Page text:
So how does the historian work when the evidence points towards things which we do not normally expect? The resurrection is such a prime example of this that it’s hard to produce, at this meta-level, analogies for the question. But, sooner or later, questions of worldview begin to loom up in the background, and the question of what kinds of material the historian will allow on stage is inevitably affected by the worldview within which he or she lives. And at that point we are back to the question of the scientist who, faced with the thoroughly repeatable experiment of what happens to dead bodies, what has always, it seems, happened and what seems likely always to go on happening, declares that the evidence is so massive that it is impossible to believe in the resurrection without ceasing to be a scientist altogether.
This is the point at which we must switch tracks and go to the evidence itself. What can be said, within whatever can be called scientific historiography, about the proposition that Jesus of Nazareth was bodily raised from the dead?
I have sketched elsewhere the map of ancient beliefs about life beyond the grave. Ancient paganism contains all kinds of theories, but whenever resurrection is mentioned, the answer is a firm negative: we know that doesn’t happen. (This is worth stressing in tonight’s context. One sometimes hears it said or implied that prior to the rise of modern science people believed in all kinds of odd things like resurrection but that now, with two hundred years of scientific research on our side, we know that dead people stay dead. This is ridiculous. The evidence, and the conclusion, was massive and massively drawn in the ancient world as it is today.) Ancient Judaism, on the other hand, is rooted in the belief that God is the creator of the world and that God will one day put the world to rights; and this double belief, when worked out and thought through not least in times of persecution and martyrdom, produced by the time of Jesus a majority belief in ultimate bodily resurrection. The early Christian belief in hope beyond death thus belongs demonstrably on the Jewish, not the pagan, map. But the foundation of my argument for what happened at Easter is the reflection that this Jewish hope has undergone remarkable modifications or mutations within early Christianity, which can be plotted consistently right across the first two centuries. And these mutations are so striking, in an area of human experience where societies tend to be very conservative, that they force the historian, not least the would-be scientific historian, to ask, Why did they occur?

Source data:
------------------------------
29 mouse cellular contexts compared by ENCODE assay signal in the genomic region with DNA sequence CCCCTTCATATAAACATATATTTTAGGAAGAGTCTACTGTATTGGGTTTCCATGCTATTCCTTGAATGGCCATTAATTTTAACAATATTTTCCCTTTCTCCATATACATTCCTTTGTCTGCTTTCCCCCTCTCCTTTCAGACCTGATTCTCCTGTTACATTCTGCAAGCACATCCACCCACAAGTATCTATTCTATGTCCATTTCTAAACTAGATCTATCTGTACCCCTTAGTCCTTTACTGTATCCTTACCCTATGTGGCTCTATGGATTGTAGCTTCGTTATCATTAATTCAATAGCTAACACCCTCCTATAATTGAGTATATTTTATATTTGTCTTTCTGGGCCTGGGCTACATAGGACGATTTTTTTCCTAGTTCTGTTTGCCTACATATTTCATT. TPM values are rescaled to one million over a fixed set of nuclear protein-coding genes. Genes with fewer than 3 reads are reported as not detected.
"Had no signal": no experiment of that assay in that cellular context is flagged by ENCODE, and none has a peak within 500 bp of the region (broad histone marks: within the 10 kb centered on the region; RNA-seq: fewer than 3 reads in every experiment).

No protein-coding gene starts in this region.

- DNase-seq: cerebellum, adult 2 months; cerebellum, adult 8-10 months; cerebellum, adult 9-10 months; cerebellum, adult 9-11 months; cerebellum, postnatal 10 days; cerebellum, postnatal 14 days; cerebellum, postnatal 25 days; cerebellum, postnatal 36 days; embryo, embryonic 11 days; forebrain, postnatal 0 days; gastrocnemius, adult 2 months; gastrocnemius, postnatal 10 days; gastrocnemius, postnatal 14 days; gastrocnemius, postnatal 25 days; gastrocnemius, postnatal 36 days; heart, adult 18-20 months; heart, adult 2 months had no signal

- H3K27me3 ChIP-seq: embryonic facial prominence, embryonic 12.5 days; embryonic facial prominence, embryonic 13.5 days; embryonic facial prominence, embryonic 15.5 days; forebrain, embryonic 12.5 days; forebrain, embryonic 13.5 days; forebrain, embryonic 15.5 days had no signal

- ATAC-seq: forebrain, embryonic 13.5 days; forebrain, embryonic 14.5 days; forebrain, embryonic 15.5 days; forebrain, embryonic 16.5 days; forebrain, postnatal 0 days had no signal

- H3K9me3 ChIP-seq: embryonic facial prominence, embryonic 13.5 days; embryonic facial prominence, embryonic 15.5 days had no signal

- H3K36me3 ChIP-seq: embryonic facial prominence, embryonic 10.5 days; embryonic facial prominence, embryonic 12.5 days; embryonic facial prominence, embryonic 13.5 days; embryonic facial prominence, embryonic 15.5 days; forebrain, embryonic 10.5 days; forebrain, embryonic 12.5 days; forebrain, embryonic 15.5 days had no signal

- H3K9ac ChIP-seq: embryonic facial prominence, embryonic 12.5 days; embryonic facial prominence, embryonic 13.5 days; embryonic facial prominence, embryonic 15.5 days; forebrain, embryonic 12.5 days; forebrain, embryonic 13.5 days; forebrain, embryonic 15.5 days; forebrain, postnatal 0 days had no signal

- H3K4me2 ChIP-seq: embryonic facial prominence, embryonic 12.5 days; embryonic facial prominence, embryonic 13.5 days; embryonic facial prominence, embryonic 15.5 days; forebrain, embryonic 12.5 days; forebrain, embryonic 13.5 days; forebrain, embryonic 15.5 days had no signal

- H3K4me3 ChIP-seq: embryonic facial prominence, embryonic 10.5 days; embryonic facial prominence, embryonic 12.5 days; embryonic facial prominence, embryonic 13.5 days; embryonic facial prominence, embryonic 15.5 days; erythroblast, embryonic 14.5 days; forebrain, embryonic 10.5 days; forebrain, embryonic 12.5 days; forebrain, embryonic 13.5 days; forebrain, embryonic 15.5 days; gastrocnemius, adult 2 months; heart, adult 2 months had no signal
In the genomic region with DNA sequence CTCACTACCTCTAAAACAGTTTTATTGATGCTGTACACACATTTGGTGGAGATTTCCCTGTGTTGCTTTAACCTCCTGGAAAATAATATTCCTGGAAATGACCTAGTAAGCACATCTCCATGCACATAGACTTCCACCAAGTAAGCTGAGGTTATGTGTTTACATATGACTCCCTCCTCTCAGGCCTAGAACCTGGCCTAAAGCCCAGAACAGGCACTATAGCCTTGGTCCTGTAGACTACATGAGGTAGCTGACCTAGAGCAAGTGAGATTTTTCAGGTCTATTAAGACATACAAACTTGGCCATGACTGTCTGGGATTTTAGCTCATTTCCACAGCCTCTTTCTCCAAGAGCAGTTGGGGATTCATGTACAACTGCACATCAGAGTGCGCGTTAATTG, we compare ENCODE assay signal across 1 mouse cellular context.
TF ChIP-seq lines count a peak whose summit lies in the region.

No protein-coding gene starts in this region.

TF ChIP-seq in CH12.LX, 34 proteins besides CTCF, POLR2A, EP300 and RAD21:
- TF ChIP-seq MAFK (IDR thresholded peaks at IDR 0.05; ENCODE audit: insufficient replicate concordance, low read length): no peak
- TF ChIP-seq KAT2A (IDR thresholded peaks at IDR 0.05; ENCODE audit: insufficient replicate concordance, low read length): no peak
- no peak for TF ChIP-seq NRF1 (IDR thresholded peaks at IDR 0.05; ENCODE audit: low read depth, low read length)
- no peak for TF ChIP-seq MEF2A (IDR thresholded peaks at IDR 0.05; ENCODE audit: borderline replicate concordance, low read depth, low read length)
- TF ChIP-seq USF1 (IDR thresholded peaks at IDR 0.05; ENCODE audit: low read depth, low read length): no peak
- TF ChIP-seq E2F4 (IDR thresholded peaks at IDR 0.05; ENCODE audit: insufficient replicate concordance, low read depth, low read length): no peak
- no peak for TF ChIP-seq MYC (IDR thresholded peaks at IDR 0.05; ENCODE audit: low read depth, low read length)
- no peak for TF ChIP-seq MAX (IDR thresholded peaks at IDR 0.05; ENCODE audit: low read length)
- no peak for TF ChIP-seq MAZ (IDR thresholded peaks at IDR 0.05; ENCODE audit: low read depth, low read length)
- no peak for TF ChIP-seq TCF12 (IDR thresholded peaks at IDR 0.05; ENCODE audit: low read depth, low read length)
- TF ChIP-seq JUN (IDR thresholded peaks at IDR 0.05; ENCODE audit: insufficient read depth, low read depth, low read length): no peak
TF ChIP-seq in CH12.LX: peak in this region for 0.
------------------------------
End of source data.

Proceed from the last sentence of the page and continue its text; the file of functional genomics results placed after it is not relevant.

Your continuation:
The early Christians held firmly, like most of their Jewish contemporaries, to a two-step belief about the future: first, death and whatever lies immediately beyond; second, a new bodily existence in a newly remade world. There is nothing remotely like this in paganism. This belief is as Jewish as you can get. But within this Jewish belief there are seven early Christian mutation, each of which crops us in writers as diverse as Paul and John the Seer, as Luke and Justin Martyr, as Matthew and Irenaeus.
The first modification is that there is virtually no spectrum of belief within early Christianity. The early Christians came from many strands within Judaism and from widely differing backgrounds within paganism, and hence from circles which must have held very different beliefs about life beyond death. But they have all modified that belief to focus on one point on the spectrum. Christianity looks, to this extent, like a variety of Pharisaic Judaism. There is no trace of a Sadducean view, or of that of Philo. For almost all the first two centuries resurrection, in the traditional sense, holds not only centre stage but the whole stage.
This leads to the second mutation. In second-Temple Judaism, resurrection is important but not that important. Lots of lengthy works never mention the question, let alone this answer. It is still difficult to be sure what the Dead Sea Scrolls thought on the topic. But in early Christianity resurrection has moved from the circumference to the centre. You can’t imagine Paul’s thought without it. You shouldn’t imagine John’s thought without it, though some have tried. Take away the stories of Jesus’ birth, and all you lose is four chapters of the gospels. Take away the resurrection and you lose the entire New Testament, and most of the second century fathers as well.